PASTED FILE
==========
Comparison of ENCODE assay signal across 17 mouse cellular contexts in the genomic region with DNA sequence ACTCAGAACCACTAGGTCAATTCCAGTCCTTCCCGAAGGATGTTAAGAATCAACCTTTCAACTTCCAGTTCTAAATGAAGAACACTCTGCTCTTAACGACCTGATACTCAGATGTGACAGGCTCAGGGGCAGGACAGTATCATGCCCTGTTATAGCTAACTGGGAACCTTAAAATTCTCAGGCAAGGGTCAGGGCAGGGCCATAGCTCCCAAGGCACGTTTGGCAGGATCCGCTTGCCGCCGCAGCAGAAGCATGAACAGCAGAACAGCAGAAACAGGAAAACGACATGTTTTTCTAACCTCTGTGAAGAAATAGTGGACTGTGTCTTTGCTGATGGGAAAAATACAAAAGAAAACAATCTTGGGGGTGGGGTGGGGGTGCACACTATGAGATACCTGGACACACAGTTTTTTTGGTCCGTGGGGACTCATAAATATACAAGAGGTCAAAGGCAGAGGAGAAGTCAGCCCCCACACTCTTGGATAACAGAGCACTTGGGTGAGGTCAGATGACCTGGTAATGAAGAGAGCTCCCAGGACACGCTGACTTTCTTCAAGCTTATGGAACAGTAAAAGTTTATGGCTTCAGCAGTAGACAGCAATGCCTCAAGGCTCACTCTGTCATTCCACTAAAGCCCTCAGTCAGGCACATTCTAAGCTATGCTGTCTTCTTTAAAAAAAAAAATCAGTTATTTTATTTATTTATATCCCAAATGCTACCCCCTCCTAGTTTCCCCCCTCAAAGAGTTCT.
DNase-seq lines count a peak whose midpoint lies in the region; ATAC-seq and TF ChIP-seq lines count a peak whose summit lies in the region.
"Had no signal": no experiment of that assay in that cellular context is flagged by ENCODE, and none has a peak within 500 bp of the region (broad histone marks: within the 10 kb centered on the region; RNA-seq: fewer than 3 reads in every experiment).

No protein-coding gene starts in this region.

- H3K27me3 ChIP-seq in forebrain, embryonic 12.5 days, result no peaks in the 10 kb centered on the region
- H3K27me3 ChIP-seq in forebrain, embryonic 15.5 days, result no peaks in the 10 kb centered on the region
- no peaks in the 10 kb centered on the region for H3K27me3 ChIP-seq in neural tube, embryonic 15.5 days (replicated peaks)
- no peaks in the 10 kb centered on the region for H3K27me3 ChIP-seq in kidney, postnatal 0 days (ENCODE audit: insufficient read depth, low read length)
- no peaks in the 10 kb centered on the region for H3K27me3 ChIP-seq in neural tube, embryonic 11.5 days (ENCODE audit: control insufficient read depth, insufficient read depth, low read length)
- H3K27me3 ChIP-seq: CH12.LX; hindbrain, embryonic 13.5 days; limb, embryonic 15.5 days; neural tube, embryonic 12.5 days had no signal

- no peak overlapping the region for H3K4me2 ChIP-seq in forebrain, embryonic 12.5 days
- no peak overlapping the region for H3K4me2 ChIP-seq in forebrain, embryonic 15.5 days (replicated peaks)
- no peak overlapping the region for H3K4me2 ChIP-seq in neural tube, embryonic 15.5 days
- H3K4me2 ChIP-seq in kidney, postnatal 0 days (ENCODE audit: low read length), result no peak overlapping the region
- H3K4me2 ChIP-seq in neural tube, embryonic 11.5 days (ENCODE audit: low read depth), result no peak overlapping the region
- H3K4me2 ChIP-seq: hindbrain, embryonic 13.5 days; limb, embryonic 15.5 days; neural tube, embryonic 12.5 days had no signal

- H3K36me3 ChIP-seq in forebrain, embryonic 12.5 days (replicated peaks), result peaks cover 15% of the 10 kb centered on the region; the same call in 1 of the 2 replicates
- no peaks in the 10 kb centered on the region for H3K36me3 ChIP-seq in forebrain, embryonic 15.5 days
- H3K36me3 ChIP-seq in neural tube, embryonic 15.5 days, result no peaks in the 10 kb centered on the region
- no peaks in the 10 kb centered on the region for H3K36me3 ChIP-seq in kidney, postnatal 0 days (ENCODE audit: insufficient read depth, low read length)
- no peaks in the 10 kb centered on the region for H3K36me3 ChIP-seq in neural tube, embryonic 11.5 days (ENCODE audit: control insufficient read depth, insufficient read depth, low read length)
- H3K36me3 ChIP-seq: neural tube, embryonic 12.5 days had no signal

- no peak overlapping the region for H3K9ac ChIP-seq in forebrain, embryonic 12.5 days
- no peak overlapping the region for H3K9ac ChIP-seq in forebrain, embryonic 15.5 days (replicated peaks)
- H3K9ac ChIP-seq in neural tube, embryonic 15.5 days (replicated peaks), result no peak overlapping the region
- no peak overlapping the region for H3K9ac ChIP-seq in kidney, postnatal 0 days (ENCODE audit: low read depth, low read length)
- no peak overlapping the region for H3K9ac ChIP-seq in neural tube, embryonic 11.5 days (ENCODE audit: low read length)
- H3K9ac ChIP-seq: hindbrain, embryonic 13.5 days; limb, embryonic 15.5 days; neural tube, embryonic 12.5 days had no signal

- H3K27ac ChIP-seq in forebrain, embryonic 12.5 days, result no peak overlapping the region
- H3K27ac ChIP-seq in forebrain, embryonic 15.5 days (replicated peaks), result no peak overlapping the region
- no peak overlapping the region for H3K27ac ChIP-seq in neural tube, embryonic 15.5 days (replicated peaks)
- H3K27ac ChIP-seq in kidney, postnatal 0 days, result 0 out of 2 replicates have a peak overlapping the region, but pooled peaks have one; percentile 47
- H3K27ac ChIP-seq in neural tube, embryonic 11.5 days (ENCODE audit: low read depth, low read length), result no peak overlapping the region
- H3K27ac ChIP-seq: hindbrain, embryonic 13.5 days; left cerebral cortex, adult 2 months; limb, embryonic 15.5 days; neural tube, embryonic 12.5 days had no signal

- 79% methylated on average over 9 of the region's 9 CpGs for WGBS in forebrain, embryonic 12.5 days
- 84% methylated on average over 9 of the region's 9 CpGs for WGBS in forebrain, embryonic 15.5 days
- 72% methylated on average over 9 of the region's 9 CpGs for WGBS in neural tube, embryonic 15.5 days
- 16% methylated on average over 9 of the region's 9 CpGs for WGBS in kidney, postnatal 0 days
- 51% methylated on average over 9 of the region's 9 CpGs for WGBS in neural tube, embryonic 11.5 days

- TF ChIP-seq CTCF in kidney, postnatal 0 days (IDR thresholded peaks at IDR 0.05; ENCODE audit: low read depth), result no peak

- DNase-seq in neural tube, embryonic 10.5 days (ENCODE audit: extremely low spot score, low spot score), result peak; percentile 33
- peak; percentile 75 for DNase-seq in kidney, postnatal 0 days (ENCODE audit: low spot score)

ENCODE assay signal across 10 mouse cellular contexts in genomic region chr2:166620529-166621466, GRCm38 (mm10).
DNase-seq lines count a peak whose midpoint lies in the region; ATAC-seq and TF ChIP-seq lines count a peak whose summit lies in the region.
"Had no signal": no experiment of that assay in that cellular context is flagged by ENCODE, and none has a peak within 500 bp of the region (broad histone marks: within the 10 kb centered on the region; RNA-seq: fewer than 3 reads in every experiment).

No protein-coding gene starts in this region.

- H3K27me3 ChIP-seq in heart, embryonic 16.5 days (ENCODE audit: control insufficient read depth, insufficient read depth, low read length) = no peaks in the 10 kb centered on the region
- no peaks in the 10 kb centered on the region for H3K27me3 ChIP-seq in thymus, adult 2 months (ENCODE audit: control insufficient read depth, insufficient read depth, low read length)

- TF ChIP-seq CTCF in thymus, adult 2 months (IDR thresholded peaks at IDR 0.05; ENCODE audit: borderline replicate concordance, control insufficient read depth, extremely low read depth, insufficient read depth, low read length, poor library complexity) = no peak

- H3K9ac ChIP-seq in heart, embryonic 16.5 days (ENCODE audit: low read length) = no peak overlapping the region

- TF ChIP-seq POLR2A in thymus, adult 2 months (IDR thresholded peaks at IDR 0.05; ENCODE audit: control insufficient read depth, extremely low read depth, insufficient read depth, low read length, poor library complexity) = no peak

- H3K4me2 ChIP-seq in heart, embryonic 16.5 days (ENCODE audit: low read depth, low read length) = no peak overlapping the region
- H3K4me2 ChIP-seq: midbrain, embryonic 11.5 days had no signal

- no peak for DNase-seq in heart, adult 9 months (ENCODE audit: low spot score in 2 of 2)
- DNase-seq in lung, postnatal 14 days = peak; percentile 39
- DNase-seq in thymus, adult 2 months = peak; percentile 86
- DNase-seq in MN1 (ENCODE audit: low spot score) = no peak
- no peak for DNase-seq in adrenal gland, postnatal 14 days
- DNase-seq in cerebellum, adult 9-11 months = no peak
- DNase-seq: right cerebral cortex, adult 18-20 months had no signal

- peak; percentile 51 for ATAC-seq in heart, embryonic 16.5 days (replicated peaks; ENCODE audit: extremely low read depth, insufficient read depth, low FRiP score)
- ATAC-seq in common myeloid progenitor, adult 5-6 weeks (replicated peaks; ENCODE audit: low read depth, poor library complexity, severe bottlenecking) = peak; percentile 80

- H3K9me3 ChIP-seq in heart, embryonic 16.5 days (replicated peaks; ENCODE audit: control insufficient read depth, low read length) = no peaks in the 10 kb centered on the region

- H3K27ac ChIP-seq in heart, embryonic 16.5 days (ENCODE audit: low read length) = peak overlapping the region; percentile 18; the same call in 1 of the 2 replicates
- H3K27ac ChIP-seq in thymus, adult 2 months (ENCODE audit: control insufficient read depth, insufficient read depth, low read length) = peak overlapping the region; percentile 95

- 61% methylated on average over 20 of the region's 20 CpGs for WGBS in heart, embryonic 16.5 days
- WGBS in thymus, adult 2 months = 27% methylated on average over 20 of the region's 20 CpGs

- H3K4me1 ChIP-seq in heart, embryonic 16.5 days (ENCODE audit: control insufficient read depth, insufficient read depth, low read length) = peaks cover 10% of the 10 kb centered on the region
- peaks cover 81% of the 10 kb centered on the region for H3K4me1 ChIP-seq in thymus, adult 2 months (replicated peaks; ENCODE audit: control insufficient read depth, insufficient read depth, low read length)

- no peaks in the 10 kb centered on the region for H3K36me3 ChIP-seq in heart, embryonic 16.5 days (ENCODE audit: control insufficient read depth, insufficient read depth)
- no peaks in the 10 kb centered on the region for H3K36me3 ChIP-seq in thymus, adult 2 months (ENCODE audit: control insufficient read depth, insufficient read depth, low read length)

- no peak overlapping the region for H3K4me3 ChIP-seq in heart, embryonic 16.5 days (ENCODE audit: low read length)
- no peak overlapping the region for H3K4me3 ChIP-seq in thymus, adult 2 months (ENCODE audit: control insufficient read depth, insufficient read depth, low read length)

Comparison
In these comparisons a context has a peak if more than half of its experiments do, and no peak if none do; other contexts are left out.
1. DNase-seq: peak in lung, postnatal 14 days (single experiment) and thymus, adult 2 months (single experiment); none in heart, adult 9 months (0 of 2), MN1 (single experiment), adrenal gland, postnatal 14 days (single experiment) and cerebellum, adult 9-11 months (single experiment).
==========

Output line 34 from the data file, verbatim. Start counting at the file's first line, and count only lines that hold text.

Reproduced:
- H3K27ac ChIP-seq: hindbrain, embryonic 13.5 days; left cerebral cortex, adult 2 months; limb, embryonic 15.5 days; neural tube, embryonic 12.5 days had no signal